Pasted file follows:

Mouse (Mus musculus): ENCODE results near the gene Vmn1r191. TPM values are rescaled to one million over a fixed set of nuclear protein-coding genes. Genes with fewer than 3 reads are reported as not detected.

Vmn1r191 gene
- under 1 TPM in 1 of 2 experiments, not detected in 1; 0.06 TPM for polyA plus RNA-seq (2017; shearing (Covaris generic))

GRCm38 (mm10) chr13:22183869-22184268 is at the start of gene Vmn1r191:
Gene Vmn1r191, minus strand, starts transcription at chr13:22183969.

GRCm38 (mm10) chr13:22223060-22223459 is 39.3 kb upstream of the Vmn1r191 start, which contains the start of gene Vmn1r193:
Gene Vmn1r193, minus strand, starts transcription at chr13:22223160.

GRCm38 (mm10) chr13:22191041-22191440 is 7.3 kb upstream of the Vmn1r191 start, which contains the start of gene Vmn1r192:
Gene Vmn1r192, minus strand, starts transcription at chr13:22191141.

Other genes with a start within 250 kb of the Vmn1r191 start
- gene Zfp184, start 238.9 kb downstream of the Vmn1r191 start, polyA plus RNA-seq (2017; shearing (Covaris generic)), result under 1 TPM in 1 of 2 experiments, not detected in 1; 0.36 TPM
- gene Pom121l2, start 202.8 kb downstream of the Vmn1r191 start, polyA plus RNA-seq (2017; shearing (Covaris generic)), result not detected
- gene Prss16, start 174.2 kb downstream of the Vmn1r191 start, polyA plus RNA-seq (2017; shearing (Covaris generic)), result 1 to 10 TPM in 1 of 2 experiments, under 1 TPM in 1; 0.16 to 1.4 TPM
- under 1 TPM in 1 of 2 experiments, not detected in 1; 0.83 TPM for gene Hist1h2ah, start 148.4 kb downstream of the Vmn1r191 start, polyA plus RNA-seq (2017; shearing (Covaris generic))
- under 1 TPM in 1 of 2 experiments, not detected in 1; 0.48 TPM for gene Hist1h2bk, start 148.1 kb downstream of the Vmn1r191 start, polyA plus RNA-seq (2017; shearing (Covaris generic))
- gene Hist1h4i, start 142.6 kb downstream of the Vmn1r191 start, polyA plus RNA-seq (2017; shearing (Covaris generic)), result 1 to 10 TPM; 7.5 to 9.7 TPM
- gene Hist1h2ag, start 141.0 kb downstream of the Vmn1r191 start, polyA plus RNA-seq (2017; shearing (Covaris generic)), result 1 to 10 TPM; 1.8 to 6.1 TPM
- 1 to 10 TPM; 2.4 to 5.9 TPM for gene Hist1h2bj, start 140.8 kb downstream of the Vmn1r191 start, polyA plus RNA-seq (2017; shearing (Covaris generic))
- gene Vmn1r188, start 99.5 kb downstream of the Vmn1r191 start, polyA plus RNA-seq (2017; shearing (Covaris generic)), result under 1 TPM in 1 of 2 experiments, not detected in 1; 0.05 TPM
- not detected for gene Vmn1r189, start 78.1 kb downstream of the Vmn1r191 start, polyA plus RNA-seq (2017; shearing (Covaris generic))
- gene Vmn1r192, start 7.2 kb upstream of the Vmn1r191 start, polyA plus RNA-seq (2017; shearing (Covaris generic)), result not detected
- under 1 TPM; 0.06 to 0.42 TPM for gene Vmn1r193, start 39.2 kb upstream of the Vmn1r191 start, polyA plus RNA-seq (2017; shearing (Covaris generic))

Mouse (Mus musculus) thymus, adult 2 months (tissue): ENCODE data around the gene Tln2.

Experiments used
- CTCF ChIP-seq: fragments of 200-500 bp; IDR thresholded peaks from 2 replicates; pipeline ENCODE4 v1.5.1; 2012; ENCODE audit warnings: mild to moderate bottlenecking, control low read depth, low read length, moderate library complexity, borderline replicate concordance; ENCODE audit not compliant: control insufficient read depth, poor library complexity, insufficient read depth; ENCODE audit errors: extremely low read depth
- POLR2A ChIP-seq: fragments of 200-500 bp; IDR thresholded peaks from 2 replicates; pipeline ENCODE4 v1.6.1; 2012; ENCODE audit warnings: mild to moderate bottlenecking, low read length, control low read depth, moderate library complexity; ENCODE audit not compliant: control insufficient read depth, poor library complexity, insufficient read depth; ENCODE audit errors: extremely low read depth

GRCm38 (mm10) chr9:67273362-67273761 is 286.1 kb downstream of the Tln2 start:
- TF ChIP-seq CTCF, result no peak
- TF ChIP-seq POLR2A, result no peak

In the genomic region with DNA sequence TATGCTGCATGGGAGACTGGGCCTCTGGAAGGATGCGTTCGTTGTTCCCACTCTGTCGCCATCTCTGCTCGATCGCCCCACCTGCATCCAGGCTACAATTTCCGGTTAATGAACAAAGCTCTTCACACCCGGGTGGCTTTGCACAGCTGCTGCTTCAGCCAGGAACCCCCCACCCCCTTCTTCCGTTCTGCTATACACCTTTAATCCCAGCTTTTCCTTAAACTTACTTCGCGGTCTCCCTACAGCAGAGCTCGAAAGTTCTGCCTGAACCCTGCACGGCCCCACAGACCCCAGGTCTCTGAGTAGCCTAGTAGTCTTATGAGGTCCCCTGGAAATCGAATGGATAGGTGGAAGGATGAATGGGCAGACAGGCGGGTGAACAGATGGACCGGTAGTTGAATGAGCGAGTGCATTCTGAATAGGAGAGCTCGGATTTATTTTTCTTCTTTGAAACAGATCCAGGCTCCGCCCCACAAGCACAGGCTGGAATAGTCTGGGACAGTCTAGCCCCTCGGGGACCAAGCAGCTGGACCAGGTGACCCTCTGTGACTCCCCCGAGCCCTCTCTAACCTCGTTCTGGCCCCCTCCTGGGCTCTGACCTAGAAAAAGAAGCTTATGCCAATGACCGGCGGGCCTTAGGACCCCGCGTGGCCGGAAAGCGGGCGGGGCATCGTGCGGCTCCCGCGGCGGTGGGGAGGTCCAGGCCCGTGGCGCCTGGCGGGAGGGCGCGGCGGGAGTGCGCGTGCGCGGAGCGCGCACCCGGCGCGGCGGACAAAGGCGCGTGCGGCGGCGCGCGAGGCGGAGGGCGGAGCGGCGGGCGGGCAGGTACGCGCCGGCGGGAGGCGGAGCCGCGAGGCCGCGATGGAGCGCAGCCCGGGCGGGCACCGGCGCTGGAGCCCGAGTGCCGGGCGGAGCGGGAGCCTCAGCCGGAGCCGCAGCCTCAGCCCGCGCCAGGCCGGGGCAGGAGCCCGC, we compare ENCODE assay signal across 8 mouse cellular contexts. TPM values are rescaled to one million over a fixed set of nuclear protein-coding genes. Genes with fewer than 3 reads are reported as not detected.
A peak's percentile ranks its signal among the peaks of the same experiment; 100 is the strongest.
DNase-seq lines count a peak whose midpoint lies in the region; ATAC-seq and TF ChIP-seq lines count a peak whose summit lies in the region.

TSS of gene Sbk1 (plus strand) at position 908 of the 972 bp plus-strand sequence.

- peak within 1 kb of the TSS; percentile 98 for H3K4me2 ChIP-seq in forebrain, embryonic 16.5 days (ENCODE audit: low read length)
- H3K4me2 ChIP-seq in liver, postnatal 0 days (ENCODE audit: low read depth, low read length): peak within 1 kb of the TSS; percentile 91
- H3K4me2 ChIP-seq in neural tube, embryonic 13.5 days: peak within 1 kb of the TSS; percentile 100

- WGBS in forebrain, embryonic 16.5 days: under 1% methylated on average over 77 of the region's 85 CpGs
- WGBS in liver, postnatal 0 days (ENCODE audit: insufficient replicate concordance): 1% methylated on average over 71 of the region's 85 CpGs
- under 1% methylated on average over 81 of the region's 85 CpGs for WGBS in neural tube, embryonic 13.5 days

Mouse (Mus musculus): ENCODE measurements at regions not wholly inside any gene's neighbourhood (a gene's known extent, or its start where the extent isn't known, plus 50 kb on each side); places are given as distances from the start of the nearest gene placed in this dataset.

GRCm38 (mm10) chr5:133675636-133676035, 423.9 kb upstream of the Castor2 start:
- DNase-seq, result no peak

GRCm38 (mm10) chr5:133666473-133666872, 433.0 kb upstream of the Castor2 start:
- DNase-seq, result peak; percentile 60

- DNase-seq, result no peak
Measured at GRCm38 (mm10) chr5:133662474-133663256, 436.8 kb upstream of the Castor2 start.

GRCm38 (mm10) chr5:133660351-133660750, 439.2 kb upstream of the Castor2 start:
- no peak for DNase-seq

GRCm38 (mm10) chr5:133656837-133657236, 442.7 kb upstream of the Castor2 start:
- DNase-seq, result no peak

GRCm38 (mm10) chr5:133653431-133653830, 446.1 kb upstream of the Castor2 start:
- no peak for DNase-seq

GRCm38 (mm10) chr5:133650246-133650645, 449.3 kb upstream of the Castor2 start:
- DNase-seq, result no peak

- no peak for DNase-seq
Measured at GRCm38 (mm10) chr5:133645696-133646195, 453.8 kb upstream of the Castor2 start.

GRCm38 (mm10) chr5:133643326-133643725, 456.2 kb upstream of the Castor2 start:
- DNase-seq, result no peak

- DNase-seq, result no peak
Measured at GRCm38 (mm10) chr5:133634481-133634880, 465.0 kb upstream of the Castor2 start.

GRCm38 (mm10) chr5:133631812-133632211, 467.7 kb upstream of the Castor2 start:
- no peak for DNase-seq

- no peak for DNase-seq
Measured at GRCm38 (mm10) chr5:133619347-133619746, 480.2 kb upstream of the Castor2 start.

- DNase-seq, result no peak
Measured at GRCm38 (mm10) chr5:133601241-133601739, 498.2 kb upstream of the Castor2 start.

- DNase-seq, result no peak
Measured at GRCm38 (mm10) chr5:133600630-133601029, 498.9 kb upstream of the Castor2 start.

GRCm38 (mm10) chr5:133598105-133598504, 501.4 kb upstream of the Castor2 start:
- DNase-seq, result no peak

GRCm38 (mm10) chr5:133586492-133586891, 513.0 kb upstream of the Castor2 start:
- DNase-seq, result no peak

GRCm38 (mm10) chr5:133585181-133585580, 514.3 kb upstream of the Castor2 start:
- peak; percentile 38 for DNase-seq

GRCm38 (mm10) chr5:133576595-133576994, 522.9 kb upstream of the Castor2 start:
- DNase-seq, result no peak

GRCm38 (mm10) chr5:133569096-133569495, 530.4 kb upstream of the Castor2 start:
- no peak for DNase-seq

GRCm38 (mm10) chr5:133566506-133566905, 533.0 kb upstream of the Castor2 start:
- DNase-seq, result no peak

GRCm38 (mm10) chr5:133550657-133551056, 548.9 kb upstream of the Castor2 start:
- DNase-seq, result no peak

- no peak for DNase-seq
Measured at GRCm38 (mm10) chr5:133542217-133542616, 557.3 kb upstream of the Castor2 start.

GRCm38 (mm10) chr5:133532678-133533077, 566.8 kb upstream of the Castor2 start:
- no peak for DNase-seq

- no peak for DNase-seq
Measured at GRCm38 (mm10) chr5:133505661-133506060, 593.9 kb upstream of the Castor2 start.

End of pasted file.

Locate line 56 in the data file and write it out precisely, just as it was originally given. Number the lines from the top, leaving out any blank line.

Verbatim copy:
Measured at GRCm38 (mm10) chr5:133645696-133646195, 453.8 kb upstream of the Castor2 start.